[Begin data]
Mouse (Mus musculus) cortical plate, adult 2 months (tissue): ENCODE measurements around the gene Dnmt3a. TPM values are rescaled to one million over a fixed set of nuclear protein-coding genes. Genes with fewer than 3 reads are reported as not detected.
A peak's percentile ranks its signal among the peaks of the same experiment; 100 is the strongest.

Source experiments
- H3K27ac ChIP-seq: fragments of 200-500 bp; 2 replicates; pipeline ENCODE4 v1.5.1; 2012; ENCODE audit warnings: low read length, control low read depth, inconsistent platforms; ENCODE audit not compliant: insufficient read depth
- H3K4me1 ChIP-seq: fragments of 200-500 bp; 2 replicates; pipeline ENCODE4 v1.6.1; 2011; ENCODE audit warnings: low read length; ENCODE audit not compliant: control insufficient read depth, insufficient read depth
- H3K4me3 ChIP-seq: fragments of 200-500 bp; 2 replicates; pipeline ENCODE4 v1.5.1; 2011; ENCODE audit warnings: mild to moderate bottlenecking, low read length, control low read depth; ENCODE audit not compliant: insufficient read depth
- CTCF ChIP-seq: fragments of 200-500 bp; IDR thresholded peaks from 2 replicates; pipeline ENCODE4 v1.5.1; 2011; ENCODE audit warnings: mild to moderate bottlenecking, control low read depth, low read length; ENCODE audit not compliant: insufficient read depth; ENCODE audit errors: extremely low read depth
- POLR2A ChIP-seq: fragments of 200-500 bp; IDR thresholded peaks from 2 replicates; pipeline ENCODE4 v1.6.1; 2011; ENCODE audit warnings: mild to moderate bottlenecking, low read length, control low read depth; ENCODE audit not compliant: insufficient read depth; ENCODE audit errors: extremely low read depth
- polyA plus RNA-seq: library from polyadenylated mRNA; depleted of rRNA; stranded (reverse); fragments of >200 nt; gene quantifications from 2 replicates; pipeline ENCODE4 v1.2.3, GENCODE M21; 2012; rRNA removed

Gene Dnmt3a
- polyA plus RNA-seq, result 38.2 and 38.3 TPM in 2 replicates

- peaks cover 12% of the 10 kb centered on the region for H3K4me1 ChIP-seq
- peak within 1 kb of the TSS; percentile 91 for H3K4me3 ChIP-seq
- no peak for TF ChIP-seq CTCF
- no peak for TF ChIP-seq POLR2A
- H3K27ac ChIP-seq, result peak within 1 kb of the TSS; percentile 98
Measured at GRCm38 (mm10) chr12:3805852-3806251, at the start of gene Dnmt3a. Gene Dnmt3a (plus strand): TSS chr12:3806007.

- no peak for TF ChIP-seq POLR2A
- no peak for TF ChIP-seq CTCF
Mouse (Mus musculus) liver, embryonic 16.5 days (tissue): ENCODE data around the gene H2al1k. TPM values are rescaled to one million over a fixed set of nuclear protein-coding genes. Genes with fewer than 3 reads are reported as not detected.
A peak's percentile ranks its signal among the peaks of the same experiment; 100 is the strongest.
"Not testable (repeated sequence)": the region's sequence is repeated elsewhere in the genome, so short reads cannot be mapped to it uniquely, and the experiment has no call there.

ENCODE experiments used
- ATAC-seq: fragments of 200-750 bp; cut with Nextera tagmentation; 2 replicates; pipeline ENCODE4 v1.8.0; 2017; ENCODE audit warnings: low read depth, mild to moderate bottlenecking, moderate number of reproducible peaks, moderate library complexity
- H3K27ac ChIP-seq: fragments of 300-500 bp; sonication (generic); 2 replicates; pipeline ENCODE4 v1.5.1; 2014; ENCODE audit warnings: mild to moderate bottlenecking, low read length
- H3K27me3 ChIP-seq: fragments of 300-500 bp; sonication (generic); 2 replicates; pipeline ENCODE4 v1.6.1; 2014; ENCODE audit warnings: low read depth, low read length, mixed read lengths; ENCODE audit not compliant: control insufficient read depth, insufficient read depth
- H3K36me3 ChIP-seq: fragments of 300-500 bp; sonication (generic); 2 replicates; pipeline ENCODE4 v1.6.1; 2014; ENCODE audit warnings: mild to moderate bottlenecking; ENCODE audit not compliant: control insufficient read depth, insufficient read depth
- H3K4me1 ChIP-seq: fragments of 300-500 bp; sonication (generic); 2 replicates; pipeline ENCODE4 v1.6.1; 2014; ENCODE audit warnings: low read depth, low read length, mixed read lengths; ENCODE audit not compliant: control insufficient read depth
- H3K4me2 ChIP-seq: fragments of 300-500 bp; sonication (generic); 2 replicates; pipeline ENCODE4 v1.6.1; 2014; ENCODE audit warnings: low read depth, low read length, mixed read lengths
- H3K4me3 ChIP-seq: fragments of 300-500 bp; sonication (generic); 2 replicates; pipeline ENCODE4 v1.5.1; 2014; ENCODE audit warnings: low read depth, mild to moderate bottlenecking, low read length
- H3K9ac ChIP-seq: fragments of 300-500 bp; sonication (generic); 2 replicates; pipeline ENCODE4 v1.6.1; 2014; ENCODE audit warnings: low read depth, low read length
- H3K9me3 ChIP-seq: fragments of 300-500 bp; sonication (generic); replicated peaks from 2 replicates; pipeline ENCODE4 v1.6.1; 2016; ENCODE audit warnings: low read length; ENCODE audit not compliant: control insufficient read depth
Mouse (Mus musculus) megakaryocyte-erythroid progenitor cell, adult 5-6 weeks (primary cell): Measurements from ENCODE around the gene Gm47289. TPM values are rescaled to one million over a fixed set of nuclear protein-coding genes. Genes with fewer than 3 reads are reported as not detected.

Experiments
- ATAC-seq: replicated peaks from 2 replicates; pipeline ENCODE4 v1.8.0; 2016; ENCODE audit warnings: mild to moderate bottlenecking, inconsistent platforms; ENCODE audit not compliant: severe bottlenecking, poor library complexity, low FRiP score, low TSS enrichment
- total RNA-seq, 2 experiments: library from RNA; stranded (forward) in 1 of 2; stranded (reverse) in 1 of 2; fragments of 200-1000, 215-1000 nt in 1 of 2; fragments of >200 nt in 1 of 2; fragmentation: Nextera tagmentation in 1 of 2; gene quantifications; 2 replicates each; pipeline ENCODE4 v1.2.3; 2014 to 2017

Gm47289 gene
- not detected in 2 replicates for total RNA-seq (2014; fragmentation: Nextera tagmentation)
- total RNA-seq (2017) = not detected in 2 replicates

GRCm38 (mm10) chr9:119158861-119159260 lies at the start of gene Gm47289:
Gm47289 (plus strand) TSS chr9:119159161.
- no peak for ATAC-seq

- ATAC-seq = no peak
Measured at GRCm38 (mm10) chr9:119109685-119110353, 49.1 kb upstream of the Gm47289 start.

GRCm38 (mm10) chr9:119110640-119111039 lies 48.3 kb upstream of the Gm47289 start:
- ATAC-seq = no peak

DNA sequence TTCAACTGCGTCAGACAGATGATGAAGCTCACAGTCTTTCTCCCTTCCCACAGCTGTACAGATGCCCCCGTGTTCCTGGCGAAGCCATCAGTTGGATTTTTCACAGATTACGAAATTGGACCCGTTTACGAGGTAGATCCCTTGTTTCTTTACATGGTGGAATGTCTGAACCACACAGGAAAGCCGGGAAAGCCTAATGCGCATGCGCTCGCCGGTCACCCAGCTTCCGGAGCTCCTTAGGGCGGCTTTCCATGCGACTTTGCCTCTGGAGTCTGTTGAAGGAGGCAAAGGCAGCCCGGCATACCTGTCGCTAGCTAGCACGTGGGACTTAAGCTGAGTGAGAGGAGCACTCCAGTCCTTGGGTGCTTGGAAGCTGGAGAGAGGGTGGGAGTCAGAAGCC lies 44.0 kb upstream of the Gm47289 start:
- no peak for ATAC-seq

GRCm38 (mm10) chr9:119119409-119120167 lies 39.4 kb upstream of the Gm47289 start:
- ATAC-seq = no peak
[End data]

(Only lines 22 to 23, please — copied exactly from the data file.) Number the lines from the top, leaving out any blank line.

"Not testable (repeated sequence)": the region's sequence is repeated elsewhere in the genome, so short reads cannot be mapped to it uniquely, and the experiment has no call there.

ENCODE experiments used